Political Economy Aspects of a Developmental State Framework for the Bahamas

Article excerpt

Introduction

The political economy of development in The Bahamas is characterised by trade relations that take place in a highly monopolised global market; policy issues which are influenced by multilateral agencies and transnational corporations; a lack of focus and clear policies; and, "pork barrel" policies and interference by the political directorate. Shaped by the hegemonic influences of Britain and the USA, as well as domestic culture and social psychology, foreign investment has been assigned a large role in the growth process of the Bahamian economy. In fact, foreign capital controls the country's productive structure, and particularly its most dynamic sectors, and benefits very narrow sectors and activities. As a result, the country encounters unyielding domestic obstacles to its selfsustained growth and development.

Against this general background, tourism has been seen not just as an economic activity capable of creating income and jobs for the country's inhabitants and earning important foreign exchange, but as one of the most dynamic sectors for its future economic development. However, tourism has further subjected The Bahamas to outside dependence. The result of this dependence makes the country vulnerable and more susceptible to external shocks, as well as more dependent on foreign exchange (Higgins 1994: 5).

The line of argument of the paper is as follows. The first part highlights the political economy of Bahamian development. The second section seeks to chart the Bahamian Developmental State framework, and discusses the mutual benefits between tourism and agroindustry on the grounds of local production growth, endogenous competency and competitiveness. The final part of the paper identifies key strategic requirements and offers alternative policy recommendations, which the Developmental State view implies and suggests.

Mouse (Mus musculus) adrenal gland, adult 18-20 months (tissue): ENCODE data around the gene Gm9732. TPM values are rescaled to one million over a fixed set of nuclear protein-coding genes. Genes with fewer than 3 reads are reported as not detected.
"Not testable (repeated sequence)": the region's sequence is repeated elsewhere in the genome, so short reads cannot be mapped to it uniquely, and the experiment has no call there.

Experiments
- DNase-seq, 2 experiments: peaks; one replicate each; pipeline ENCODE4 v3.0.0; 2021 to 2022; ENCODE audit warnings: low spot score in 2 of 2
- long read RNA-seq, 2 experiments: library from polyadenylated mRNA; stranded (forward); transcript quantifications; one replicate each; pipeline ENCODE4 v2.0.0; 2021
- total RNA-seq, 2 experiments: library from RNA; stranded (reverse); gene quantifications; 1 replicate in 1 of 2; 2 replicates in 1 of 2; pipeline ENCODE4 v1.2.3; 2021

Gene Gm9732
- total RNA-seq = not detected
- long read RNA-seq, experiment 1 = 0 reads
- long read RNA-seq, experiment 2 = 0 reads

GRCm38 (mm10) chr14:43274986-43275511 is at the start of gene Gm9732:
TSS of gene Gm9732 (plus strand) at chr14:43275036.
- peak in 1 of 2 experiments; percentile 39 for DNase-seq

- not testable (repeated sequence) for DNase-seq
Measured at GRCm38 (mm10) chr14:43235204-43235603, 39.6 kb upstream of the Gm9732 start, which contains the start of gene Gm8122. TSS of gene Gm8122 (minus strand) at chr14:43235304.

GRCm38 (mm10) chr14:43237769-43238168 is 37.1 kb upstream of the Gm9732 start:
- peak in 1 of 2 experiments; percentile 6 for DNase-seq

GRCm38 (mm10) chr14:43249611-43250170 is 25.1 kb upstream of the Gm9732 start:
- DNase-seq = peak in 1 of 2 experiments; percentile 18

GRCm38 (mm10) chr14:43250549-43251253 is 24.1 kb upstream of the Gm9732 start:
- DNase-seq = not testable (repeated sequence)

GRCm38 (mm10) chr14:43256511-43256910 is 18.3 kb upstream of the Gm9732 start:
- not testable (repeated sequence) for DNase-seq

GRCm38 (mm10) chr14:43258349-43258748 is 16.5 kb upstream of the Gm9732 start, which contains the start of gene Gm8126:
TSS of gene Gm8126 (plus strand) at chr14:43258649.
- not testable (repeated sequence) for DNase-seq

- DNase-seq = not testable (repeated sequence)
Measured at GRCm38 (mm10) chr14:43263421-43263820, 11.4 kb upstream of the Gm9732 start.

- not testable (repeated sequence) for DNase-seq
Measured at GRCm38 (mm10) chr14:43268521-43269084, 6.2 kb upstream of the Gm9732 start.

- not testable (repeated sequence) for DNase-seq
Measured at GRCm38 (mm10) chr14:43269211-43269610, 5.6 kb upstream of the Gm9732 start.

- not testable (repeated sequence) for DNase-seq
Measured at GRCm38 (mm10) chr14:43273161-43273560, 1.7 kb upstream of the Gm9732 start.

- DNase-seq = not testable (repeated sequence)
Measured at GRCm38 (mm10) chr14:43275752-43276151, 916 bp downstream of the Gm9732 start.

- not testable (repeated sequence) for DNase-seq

The Political Economy Of Bahamian Development: Past And Present

Historically, it is important to see the economic development of The Bahamas in the context of a British West Indian Colony. Indeed, for Commonwealth Caribbean countries, there was little affirmation of viability except within the framework of the Westminster model and in the context of dependency economic relations with the "Mother country". The fundamental economic philosophy of the British Empire was based on the notion that the Colonies should be complementary to the metropolis and contribute to British trade. In this regard, Colonial administrators viewed agriculture as a productive activity with substantial economic gains which would benefit the British Empire (i.e., agricultural production provided the mainstay of export trade generating foreign exchange and jobs). The output was not only a source of food but also an important source of raw materials for British industry. Besides, to ensure the success of agriculture in the Colonies, the British administration established a scientific network to support the sector, which was "owned and controlled by virtue of their imperial authority" (Eneas 1998: 22).

The ruling class in The Bahamas sought to hold onto socioeconomic power through the acquisition and ownership of economic resources, and control of the administrative arm of the Legislative Bodies. This ruling social elite, given its vast ownership of the means of exchange, not only dominated domestic trade but its historical ties to the metropolis sustained its dominance in the external trade. Predictably, wealth remained skewed along racial/class lines, since the land and resources that underpinned this agrocommercial model of accumulation were in the hands of the ruling class. Consequently, the country continued its legacy of subsidiarity to metropolitan business interests (even today, trade becomes not simply evidence of the structural dependence of The Bahamas, but also serves to support those relations of exchange which can only exist through the systematic reinforcement of the country's structural imbalance) (Karagiannis 2002a: 48). …